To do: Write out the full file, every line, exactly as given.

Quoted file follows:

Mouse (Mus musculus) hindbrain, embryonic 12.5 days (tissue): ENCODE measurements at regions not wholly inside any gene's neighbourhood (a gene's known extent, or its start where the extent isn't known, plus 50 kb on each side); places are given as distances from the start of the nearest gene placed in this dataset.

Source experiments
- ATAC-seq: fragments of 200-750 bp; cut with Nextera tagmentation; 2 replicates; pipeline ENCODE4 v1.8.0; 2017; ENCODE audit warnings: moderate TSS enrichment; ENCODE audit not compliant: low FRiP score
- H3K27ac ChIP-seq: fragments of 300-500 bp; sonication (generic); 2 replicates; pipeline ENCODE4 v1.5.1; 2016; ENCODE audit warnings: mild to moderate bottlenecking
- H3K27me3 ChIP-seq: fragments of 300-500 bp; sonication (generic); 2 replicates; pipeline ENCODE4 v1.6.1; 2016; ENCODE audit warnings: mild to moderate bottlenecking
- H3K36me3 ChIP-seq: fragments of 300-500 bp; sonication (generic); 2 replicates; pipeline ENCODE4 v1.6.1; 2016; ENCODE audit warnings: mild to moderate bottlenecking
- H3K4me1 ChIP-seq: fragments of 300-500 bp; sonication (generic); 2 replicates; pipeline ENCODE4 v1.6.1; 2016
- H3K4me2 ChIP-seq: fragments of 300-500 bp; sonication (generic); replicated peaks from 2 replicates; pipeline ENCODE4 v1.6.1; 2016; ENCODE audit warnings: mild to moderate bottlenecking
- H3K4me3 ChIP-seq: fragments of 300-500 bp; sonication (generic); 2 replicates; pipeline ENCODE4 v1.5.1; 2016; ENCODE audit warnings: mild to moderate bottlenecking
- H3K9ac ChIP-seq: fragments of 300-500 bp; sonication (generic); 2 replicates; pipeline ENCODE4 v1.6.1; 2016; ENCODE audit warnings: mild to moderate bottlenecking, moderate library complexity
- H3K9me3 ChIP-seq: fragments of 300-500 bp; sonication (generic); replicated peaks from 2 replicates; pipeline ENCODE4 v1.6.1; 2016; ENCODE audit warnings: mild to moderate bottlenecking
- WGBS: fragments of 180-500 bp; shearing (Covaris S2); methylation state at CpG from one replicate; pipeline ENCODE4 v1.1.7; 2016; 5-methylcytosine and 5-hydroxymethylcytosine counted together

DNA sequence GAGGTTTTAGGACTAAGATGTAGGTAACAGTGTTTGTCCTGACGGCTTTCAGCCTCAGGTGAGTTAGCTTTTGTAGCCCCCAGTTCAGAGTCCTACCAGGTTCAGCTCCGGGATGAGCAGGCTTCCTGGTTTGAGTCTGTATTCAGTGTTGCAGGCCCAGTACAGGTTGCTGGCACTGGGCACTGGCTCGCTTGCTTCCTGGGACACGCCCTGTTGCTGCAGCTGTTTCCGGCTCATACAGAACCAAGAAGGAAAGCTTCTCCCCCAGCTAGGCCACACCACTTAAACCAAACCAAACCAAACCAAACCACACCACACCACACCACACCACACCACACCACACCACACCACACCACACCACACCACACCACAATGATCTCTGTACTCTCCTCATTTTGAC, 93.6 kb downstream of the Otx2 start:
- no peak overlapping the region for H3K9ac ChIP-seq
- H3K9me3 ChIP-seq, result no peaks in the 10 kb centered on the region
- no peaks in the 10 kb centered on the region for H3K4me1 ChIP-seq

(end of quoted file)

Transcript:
Mouse (Mus musculus) hindbrain, embryonic 12.5 days (tissue): ENCODE measurements at regions not wholly inside any gene's neighbourhood (a gene's known extent, or its start where the extent isn't known, plus 50 kb on each side); places are given as distances from the start of the nearest gene placed in this dataset.

Source experiments
- ATAC-seq: fragments of 200-750 bp; cut with Nextera tagmentation; 2 replicates; pipeline ENCODE4 v1.8.0; 2017; ENCODE audit warnings: moderate TSS enrichment; ENCODE audit not compliant: low FRiP score
- H3K27ac ChIP-seq: fragments of 300-500 bp; sonication (generic); 2 replicates; pipeline ENCODE4 v1.5.1; 2016; ENCODE audit warnings: mild to moderate bottlenecking
- H3K27me3 ChIP-seq: fragments of 300-500 bp; sonication (generic); 2 replicates; pipeline ENCODE4 v1.6.1; 2016; ENCODE audit warnings: mild to moderate bottlenecking
- H3K36me3 ChIP-seq: fragments of 300-500 bp; sonication (generic); 2 replicates; pipeline ENCODE4 v1.6.1; 2016; ENCODE audit warnings: mild to moderate bottlenecking
- H3K4me1 ChIP-seq: fragments of 300-500 bp; sonication (generic); 2 replicates; pipeline ENCODE4 v1.6.1; 2016
- H3K4me2 ChIP-seq: fragments of 300-500 bp; sonication (generic); replicated peaks from 2 replicates; pipeline ENCODE4 v1.6.1; 2016; ENCODE audit warnings: mild to moderate bottlenecking
- H3K4me3 ChIP-seq: fragments of 300-500 bp; sonication (generic); 2 replicates; pipeline ENCODE4 v1.5.1; 2016; ENCODE audit warnings: mild to moderate bottlenecking
- H3K9ac ChIP-seq: fragments of 300-500 bp; sonication (generic); 2 replicates; pipeline ENCODE4 v1.6.1; 2016; ENCODE audit warnings: mild to moderate bottlenecking, moderate library complexity
- H3K9me3 ChIP-seq: fragments of 300-500 bp; sonication (generic); replicated peaks from 2 replicates; pipeline ENCODE4 v1.6.1; 2016; ENCODE audit warnings: mild to moderate bottlenecking
- WGBS: fragments of 180-500 bp; shearing (Covaris S2); methylation state at CpG from one replicate; pipeline ENCODE4 v1.1.7; 2016; 5-methylcytosine and 5-hydroxymethylcytosine counted together

DNA sequence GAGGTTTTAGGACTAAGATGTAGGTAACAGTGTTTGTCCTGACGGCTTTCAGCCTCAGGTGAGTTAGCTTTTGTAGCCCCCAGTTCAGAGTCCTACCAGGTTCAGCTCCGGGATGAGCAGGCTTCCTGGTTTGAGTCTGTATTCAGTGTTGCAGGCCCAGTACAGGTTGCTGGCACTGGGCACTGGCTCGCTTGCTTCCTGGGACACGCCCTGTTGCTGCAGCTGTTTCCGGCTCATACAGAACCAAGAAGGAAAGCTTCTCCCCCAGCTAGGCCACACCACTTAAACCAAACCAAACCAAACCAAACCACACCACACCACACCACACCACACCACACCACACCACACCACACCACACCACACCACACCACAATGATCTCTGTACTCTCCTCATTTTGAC, 93.6 kb downstream of the Otx2 start:
- no peak overlapping the region for H3K9ac ChIP-seq
- H3K9me3 ChIP-seq, result no peaks in the 10 kb centered on the region
- no peaks in the 10 kb centered on the region for H3K4me1 ChIP-seq